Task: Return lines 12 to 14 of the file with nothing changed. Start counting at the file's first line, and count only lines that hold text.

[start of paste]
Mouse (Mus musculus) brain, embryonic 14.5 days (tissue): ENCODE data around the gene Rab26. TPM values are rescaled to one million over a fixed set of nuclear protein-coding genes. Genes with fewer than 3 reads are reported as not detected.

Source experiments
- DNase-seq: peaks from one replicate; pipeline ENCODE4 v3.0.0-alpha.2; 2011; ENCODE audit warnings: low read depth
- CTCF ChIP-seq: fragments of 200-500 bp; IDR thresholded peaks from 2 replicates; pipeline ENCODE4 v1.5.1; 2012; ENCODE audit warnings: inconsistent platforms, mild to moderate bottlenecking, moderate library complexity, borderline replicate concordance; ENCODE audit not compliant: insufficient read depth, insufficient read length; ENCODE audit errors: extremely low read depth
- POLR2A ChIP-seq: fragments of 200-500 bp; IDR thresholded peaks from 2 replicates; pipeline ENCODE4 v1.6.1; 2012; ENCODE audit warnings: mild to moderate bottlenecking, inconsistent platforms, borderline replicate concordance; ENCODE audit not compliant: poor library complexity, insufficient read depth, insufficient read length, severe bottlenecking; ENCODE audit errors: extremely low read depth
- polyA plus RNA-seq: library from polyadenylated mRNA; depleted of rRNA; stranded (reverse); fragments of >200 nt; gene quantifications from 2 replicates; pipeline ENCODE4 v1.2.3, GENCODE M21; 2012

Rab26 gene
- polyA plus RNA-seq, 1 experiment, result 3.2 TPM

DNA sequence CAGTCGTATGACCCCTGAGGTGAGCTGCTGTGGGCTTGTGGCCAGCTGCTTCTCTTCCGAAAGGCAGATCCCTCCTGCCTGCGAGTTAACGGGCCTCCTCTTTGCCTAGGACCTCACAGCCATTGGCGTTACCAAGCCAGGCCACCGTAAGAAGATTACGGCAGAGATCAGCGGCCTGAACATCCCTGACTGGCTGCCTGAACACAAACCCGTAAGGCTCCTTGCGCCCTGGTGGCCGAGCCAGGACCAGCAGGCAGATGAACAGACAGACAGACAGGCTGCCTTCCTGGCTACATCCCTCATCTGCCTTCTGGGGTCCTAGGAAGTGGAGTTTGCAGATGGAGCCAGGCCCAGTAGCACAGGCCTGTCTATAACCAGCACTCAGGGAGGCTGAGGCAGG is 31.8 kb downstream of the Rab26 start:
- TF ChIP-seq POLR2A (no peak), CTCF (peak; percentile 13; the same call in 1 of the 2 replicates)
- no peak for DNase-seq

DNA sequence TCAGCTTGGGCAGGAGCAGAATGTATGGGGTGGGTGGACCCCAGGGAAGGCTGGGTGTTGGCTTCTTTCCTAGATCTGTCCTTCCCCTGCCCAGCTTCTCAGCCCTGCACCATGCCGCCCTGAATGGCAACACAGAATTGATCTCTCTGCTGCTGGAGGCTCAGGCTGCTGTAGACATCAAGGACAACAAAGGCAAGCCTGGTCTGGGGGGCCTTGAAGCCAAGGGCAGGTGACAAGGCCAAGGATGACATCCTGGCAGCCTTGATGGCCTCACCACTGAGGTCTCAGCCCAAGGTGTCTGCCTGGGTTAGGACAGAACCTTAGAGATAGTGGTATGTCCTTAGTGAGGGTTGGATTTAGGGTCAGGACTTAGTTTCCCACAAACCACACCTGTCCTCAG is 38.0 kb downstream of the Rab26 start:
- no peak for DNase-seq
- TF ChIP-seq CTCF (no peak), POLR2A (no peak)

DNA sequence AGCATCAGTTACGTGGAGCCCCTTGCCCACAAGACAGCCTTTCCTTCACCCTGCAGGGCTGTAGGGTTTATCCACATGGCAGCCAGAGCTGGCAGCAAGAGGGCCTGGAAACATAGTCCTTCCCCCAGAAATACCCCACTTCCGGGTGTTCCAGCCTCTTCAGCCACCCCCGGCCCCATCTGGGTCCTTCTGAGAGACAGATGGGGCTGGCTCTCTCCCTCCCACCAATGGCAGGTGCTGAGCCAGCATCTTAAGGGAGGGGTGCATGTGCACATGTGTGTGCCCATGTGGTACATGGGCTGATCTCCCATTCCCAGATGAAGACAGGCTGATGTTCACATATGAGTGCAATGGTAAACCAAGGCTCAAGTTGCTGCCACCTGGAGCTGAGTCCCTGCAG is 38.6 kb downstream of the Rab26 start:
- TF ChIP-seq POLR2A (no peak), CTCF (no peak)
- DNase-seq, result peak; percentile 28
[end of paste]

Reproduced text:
DNA sequence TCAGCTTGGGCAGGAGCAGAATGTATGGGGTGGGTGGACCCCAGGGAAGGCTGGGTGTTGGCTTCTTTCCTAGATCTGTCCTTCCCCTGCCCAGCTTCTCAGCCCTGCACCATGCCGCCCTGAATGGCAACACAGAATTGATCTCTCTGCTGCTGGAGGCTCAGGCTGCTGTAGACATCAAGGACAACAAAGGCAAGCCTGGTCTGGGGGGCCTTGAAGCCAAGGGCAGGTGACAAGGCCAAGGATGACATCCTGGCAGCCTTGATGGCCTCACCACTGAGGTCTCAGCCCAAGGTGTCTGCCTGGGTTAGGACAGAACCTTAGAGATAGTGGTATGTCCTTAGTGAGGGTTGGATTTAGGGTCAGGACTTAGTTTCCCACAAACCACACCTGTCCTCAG is 38.0 kb downstream of the Rab26 start:
- no peak for DNase-seq
- TF ChIP-seq CTCF (no peak), POLR2A (no peak)